It’s a simple question: How does your mother influence your behavior? In fact, it’s such a common cultural happening for us to blame our lives on our parents that I am surprised no one has explored this theme in this way before. In a no holds barred method of storytelling, Ms. Kwasney follows the lives of three teenaged girls as they become mothers and the subsequent lives of their daughters. It starts in the 60s with Madeline whose mother is a drunk. Madeline’s mother drowns her sorrows in beer they can’t afford. Madeline drowns her own sorrows in food, until at over 200 lbs. she finally meets Tad who sees her for the beauty she is. Replacing her need for food with her need for Tad, Madeline finally finds love and attention. . .and a baby. Enter the early 80s and Desiree. Desiree’s story is told in free verse with and all in lower case which is, perhaps, a nod to Sylvia Plath. After the death of her father, her mother, Madeline, has finally replaced Desiree’s father with Larry—a man who “only wants them to be a family.” Ever suspicious of Desiree’s motives and behavior, Madeline accuses her daughter of being a slut and regularly rampages though Desiree’s room looking for evidence. Unfortunately, she is only too willing to ignore the evidence that Larry has raped her daughter. The ensuing pregnancy is blamed on Desiree’s boyfriend, Jeremy, and is the beginning of the end of Desiree and Madeline’s relationship. That pregnancy is the beginning of Ariel, named not for the mermaid, Sylvia Plath’s work, Ariel. Desiree has longed to do everything differently with Ariel. Her approach is different from that of her mother’s and this is the foundation of Desiree’s relationship with Ariel. Meanwhile, Shane, Ariel’s boyfriend, has managed to infiltrate that cocoon of mother-daughter safety, and in a series of increasingly erratic and abusive behaviors is pressuring Ariel into a relationship that exclusively revolves around him with no room for friends or family. Soon she begins to recognizes that Shane is leaving her not even enough room for herself. The stories are told simultaneously, alternating between episodes in the lives of these connected women. Adults reading the book are going to shudder as all of the red flags of abusive behavior rear their ugly heads and at the helplessness of a young woman trapped by an older man willing to exploit her mother’s weaknesses. Sexuality is not described in graphic detail, but there is enough to clearly demonstrate the dichotomy between a loving relationship and a relationship built on selfish needs. It’s a book with a lot of potential as a read-aloud, and is one that I would whole-heartedly recommend to young ladies who may find themselves in similar situations. Perhaps this theme has been explored before and the books have been so nondescript that it was just waiting for an author like Ms. Kwasney to do it justice.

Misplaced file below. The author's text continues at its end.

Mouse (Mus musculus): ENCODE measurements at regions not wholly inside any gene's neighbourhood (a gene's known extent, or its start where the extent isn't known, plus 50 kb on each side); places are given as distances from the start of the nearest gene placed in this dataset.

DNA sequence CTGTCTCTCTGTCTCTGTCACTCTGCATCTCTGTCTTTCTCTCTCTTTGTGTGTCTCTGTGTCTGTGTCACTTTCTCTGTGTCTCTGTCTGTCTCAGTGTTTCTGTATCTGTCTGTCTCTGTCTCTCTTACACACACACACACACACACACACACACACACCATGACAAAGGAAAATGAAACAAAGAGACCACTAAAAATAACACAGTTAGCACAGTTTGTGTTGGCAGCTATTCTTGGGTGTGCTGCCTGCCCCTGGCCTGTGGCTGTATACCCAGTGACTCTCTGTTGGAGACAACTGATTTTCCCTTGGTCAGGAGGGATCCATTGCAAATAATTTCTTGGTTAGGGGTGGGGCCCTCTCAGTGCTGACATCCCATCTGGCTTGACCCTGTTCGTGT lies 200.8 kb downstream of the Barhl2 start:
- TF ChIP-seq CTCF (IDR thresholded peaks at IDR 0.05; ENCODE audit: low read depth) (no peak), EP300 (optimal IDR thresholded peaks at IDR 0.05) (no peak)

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Product Details

ISBN:
9780811867801
Author:
Kwasney, Michelle D.
Publisher:
Chronicle Books
Subject:
Mothers and daughters
Subject:
Forgiveness
Subject:
Social Issues - Adolescence
Subject:
Children s Young Adult-Social Issue Fiction-Adolescence
Subject:
Children s Young Adult-Social Issue Fiction
Subject:
Situations / Adolescence
Copyright:
Publication Date:
20090923
Binding:
Hardback
Grade Level:
from 9 up to 17
Language:
English
Illustrations:
Y
Pages:
304
Dimensions:
8.5 x 6 x 1.25 in 1.48 lb
Age Level:
14-22

Related Subjects


Fiction and Poetry » Literature » A to Z
Young Adult » Fiction » Social Issues » Adolescence
Young Adult » General

Blue Plate Special New Hardcover
0 stars - 0 reviews
$16.99 In Stock
Product details 304 pages Chronicle Books - English 9780811867801 Reviews:
"Publishers Weekly Review" by , "Kwasney's evocative story shifts between the lives of three struggling 15-year-old girls being raised by single mothers in small New York cities. Madeline, living in 1977 Elmira, N.Y., is overweight, depressed and overburdened: 'I will always be stuck here. In this spot. In this body. I will never be a spirit. Or anything other than what I am,' she thinks. Her life consists of babysitting her alcoholic mother, until she meets sensitive Tad and begins to hope for a life with a stable family. In 1993, Desiree, whose story is told in free verse, is raped by her mother's boyfriend, Larry, becomes pregnant and flees with her boyfriend, Jeremy, who believes he is the father. And in present-day Poughkeepsie, overachieving Ariel's ambitions and friendships are stifled by her controlling boyfriend. Ultimately the girls' stories converge as they cope with the hands they've been dealt ('We all inherit someone else's leftovers,' Ariel muses) and attempt to build better lives. Kwasney's (Itch) protagonists are distinctive and empathetic, her narratives meticulously structured and realistic, exposing the unpredictability — and sometimes unfairness — that life can bring. Ages 14 — up." Publishers Weekly (Copyright Reed Business Information, Inc.)
"Synopsis" by , At 15, every girl believes her mother has always been middle-aged and clueless. But this compelling novel tells the other side of the story through the alternating voices of Madeline, Desiree, and Ariel. Living in three different decades, each young woman comes face to face with harsh realities.